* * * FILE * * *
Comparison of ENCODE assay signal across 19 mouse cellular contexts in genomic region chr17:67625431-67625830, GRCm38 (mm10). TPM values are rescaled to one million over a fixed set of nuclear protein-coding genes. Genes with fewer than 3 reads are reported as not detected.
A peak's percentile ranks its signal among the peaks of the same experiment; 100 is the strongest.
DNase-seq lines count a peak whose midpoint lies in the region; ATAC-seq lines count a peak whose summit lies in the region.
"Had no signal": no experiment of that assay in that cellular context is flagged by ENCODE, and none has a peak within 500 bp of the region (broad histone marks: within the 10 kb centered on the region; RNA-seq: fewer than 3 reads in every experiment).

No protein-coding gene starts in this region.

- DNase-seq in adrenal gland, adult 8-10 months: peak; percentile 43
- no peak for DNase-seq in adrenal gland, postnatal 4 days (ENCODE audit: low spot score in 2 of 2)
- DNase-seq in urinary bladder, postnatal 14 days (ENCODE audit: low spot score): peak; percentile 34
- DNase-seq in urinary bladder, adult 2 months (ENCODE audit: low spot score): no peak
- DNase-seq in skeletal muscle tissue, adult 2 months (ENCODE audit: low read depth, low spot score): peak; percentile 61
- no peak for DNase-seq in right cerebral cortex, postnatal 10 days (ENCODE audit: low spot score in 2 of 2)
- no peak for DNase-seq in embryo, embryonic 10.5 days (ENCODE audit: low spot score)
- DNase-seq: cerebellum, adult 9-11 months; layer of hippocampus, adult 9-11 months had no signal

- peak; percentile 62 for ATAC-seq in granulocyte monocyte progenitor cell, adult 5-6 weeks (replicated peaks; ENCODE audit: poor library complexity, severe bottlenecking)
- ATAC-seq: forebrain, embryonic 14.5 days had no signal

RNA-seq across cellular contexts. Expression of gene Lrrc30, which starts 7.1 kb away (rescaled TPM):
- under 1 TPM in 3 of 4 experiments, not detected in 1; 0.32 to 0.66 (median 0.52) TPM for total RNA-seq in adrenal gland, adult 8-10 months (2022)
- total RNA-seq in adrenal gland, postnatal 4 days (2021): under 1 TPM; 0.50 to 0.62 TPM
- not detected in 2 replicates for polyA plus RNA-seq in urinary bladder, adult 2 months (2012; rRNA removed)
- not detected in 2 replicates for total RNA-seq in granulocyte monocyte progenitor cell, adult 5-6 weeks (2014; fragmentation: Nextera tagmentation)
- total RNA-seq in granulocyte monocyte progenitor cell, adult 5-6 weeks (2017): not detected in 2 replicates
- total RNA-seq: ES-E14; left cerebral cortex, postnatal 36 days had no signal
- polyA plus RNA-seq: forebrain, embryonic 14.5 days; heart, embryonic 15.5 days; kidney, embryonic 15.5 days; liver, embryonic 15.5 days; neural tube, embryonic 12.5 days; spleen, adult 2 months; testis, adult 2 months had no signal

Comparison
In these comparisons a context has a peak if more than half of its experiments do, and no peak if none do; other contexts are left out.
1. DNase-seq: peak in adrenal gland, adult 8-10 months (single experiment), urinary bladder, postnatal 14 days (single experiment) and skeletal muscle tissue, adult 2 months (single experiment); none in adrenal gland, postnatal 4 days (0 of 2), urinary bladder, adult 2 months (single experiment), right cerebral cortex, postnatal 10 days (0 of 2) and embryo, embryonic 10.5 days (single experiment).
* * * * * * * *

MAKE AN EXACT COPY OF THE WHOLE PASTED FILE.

Comparison of ENCODE assay signal across 19 mouse cellular contexts in genomic region chr17:67625431-67625830, GRCm38 (mm10). TPM values are rescaled to one million over a fixed set of nuclear protein-coding genes. Genes with fewer than 3 reads are reported as not detected.
A peak's percentile ranks its signal among the peaks of the same experiment; 100 is the strongest.
DNase-seq lines count a peak whose midpoint lies in the region; ATAC-seq lines count a peak whose summit lies in the region.
"Had no signal": no experiment of that assay in that cellular context is flagged by ENCODE, and none has a peak within 500 bp of the region (broad histone marks: within the 10 kb centered on the region; RNA-seq: fewer than 3 reads in every experiment).

No protein-coding gene starts in this region.

- DNase-seq in adrenal gland, adult 8-10 months: peak; percentile 43
- no peak for DNase-seq in adrenal gland, postnatal 4 days (ENCODE audit: low spot score in 2 of 2)
- DNase-seq in urinary bladder, postnatal 14 days (ENCODE audit: low spot score): peak; percentile 34
- DNase-seq in urinary bladder, adult 2 months (ENCODE audit: low spot score): no peak
- DNase-seq in skeletal muscle tissue, adult 2 months (ENCODE audit: low read depth, low spot score): peak; percentile 61
- no peak for DNase-seq in right cerebral cortex, postnatal 10 days (ENCODE audit: low spot score in 2 of 2)
- no peak for DNase-seq in embryo, embryonic 10.5 days (ENCODE audit: low spot score)
- DNase-seq: cerebellum, adult 9-11 months; layer of hippocampus, adult 9-11 months had no signal

- peak; percentile 62 for ATAC-seq in granulocyte monocyte progenitor cell, adult 5-6 weeks (replicated peaks; ENCODE audit: poor library complexity, severe bottlenecking)
- ATAC-seq: forebrain, embryonic 14.5 days had no signal

RNA-seq across cellular contexts. Expression of gene Lrrc30, which starts 7.1 kb away (rescaled TPM):
- under 1 TPM in 3 of 4 experiments, not detected in 1; 0.32 to 0.66 (median 0.52) TPM for total RNA-seq in adrenal gland, adult 8-10 months (2022)
- total RNA-seq in adrenal gland, postnatal 4 days (2021): under 1 TPM; 0.50 to 0.62 TPM
- not detected in 2 replicates for polyA plus RNA-seq in urinary bladder, adult 2 months (2012; rRNA removed)
- not detected in 2 replicates for total RNA-seq in granulocyte monocyte progenitor cell, adult 5-6 weeks (2014; fragmentation: Nextera tagmentation)
- total RNA-seq in granulocyte monocyte progenitor cell, adult 5-6 weeks (2017): not detected in 2 replicates
- total RNA-seq: ES-E14; left cerebral cortex, postnatal 36 days had no signal
- polyA plus RNA-seq: forebrain, embryonic 14.5 days; heart, embryonic 15.5 days; kidney, embryonic 15.5 days; liver, embryonic 15.5 days; neural tube, embryonic 12.5 days; spleen, adult 2 months; testis, adult 2 months had no signal

Comparison
In these comparisons a context has a peak if more than half of its experiments do, and no peak if none do; other contexts are left out.
1. DNase-seq: peak in adrenal gland, adult 8-10 months (single experiment), urinary bladder, postnatal 14 days (single experiment) and skeletal muscle tissue, adult 2 months (single experiment); none in adrenal gland, postnatal 4 days (0 of 2), urinary bladder, adult 2 months (single experiment), right cerebral cortex, postnatal 10 days (0 of 2) and embryo, embryonic 10.5 days (single experiment).